Flip the Script is a web series from Women in Film. It takes real situations and changes the genders to create a comedic series about gender parity and representation. Continue reading “Watch This: Teaser for Flip the Script”
Her Story is a web series about the T in LGBTQ. Transgender people and their problems are often overlooked by both the LGBTQ community and the larger society as well. Web series like this one can help change that. Continue reading “Review: Her Story”
Elizabeth Banks announced the arrival of WhoHaHa: Spotlight on Funny Women. The site is up and running and ready to make you laugh. Banks has an important announcement for men, “After years of taking 90 percent of lead comedy roles and being forced to appear nightly on stand-up stages around the globe, we are here to relieve you of your obligations.” Continue reading “WhoHaHa Has Funny Women”
Three short videos make Titus and Dronicus a brief foray into the delightfully nutty Hollywood world of Hamlet. Directed by Liz Rizzo and written by Megan Kelly, Madhuri Shekar, and Seamus Sullivan, this tale is the antidote to everything you’ve suffered lately. Continue reading “Let Titus and Dronicus Bring a Smile to Your Face”
“Jane Fonda and Lily Tomlin: A hilarious celebration of lifelong female friendship” is a TED Talk with Jane Fonda and Lily Tomlin discussing friendship with Pat Mitchell.
Since so many of my top 10 picks for the year 2015 explore the power of female friendship, this conversation between them is especially relevant. Continue reading “Lily Tomlin and Jane Fonda Talk about Female Friendship”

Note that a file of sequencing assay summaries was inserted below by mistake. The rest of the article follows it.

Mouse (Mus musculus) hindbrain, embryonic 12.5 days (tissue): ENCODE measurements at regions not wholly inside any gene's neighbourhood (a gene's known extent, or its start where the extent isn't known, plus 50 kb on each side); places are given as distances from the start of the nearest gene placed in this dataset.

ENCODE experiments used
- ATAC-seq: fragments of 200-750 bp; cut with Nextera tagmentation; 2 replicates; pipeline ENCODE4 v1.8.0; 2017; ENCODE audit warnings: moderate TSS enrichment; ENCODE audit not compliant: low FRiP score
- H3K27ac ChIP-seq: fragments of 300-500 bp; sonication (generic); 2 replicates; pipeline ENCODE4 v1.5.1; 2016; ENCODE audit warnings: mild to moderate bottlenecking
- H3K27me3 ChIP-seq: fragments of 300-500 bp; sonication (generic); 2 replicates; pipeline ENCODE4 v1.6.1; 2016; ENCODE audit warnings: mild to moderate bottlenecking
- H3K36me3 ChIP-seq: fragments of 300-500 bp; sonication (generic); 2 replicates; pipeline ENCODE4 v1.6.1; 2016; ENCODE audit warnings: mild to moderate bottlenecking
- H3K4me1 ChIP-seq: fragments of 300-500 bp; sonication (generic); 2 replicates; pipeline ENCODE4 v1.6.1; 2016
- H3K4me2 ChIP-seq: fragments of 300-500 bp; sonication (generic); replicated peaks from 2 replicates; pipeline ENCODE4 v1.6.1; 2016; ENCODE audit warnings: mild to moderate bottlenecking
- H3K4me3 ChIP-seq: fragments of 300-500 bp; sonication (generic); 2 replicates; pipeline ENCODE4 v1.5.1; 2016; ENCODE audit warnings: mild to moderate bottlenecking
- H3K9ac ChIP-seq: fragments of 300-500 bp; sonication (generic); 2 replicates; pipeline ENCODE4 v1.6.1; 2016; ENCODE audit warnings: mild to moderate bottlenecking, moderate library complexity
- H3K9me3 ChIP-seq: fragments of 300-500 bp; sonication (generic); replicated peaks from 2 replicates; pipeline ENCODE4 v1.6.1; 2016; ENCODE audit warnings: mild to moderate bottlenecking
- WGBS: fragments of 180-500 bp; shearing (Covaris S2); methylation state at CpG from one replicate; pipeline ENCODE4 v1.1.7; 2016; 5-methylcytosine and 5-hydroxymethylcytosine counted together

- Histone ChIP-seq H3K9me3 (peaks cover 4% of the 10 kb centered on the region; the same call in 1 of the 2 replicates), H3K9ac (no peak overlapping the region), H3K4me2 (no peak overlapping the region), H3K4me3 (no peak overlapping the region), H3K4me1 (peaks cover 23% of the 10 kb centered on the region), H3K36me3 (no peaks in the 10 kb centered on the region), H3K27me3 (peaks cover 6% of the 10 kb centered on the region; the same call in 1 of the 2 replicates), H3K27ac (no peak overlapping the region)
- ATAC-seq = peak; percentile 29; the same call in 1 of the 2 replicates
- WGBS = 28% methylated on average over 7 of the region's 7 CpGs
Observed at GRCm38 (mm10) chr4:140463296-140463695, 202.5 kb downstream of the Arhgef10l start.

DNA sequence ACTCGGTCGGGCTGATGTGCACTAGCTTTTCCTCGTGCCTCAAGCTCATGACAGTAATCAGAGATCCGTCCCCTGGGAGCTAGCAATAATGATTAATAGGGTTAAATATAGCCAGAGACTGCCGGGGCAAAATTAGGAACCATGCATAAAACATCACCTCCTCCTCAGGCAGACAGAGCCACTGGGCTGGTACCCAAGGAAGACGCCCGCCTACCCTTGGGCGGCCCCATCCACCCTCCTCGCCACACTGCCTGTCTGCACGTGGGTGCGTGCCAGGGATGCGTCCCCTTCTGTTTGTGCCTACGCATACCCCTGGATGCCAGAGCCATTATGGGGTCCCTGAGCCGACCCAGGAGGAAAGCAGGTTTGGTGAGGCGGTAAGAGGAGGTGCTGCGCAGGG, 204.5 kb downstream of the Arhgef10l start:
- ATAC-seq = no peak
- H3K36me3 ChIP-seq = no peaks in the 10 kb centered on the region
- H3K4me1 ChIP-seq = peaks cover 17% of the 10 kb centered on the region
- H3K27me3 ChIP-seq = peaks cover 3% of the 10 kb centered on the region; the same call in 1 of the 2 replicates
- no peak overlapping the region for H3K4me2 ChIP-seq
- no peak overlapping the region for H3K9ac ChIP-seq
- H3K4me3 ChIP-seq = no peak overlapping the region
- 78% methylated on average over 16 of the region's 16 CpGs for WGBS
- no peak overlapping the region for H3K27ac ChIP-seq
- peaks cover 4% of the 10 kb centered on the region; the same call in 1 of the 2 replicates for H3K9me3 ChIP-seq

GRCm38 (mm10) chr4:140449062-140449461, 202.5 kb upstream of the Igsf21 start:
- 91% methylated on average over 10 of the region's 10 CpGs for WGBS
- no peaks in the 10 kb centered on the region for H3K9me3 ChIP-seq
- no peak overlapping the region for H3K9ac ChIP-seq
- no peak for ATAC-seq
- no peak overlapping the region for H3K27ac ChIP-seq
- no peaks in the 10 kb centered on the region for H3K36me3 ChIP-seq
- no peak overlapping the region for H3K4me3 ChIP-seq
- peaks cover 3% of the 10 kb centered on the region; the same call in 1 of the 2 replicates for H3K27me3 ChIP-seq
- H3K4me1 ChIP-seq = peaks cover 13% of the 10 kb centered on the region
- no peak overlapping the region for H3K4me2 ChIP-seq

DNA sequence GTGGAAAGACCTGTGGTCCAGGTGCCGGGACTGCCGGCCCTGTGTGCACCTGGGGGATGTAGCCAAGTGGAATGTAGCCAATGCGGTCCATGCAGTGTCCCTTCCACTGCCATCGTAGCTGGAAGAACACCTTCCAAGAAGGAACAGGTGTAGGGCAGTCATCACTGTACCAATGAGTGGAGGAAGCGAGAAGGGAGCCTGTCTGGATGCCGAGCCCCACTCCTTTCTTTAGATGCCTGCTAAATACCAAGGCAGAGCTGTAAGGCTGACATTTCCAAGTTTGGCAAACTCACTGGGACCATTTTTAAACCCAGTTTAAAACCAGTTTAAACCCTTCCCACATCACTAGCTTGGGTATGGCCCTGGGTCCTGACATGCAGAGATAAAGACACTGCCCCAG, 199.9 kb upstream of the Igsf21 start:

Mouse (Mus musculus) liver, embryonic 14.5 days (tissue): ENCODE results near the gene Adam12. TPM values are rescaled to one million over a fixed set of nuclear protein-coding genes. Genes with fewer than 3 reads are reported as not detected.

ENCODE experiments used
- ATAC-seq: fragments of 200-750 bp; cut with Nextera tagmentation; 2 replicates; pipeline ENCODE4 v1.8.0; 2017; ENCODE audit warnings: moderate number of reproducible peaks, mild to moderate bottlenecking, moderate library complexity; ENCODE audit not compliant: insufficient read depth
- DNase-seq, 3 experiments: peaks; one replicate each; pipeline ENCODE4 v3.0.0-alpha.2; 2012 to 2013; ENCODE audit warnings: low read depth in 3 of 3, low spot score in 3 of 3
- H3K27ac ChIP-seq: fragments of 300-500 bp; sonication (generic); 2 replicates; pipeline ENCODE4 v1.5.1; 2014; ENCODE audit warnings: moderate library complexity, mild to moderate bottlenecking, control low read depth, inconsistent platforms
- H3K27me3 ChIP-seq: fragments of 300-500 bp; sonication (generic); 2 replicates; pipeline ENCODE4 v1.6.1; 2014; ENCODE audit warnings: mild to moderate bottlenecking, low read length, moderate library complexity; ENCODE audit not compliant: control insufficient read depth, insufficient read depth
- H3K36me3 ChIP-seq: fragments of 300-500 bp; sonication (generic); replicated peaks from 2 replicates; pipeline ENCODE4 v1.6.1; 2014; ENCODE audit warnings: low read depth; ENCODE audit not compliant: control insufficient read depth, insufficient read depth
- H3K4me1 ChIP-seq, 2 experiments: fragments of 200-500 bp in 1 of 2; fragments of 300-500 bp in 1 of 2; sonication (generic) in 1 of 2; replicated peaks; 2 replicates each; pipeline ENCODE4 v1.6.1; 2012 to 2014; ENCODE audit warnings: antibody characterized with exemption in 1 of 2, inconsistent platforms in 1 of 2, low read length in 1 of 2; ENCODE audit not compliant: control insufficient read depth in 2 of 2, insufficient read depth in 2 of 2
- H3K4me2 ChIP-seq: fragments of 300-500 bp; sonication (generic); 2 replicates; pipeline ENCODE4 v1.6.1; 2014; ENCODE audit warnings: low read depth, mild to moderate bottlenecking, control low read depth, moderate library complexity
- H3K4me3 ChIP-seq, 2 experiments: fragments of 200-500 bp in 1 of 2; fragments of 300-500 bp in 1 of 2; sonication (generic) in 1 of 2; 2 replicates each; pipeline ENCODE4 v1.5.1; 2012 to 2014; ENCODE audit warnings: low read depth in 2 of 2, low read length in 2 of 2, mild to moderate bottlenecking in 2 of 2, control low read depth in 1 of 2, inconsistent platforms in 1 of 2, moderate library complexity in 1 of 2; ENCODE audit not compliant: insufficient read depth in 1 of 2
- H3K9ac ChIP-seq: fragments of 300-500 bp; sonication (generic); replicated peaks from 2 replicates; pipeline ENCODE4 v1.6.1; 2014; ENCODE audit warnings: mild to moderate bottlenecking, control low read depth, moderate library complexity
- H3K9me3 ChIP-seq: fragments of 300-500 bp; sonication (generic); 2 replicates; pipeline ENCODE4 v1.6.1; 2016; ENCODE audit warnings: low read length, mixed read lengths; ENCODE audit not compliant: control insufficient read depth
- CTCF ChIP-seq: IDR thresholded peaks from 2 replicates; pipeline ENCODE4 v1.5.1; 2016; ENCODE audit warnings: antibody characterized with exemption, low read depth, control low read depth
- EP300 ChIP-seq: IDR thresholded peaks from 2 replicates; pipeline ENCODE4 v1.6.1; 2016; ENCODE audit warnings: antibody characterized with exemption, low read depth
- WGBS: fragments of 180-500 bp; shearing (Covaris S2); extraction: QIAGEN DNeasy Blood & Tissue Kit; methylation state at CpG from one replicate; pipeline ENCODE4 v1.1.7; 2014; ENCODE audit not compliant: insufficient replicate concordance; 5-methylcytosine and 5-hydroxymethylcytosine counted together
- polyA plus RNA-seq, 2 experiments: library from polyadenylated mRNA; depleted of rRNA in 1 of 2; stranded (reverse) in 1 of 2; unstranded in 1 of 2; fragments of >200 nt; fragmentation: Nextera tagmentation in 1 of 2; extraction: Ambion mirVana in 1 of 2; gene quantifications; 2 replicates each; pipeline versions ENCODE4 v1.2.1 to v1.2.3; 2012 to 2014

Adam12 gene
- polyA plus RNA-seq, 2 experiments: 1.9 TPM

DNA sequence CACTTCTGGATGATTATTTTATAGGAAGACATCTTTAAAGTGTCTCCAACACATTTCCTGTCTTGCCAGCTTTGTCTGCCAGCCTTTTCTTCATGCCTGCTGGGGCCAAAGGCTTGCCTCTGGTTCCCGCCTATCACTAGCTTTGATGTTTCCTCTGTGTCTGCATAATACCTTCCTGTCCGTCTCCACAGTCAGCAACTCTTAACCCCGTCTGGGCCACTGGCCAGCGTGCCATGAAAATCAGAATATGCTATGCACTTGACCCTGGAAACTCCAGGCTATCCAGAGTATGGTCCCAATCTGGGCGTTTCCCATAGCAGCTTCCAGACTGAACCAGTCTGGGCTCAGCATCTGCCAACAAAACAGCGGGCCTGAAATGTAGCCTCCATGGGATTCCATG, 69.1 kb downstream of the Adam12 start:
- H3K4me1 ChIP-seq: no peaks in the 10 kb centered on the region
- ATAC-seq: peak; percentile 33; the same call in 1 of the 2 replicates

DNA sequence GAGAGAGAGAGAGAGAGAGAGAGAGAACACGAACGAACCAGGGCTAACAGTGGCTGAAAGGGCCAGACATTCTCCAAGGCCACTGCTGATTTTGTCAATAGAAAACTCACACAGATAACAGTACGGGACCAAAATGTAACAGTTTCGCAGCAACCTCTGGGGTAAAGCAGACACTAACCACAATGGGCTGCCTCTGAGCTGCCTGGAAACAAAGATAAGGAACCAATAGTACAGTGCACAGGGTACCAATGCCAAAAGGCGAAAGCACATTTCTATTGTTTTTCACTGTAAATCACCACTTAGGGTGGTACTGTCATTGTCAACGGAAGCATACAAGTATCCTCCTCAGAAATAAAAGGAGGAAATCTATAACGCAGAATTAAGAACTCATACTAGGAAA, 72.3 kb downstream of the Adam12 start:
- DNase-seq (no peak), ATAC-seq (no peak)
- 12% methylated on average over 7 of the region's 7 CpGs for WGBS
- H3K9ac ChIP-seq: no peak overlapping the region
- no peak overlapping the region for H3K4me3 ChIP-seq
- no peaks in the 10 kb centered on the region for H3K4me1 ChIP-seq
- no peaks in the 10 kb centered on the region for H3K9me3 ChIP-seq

Last week in the “Do Mail Robots Dream of Electric Sheep” episode of The Americans, Lois Smith was a guest star. It was an important episode of The Americans because it showed the Russian spy, Elizabeth (Keri Russell) as she begins to grasp the horror of what she does as a spy. Continue reading “Lois Smith in The Americans and in Ruth & Erica”
Free – or almost free – sources for streaming movies and TV is what I’m sharing today. These are things you can watch anywhere you can get an Internet connection without shelling out big bucks to the cable company or the phone company. The free services generally have ads, but you are bombarded with ads on the TV you pay to have piped into your home by the cable company anyway.
Vudu is not a free service, but it has some great deals. If you click on the Deals tab and go to the bottom of the page, you can find some $2 for 2 nights deals, which is not much more than renting a movie from Red Box.
TVland offers full episodes of its current lineup of original shows like Hot in Cleveland and Younger. TVland shares a few old episodes of shows like I Love Lucy, The Golden Girls and Roseanne. You can’t binge watch a whole series, but you can get a good laugh from somewhere on the nights when you need one. Completely free.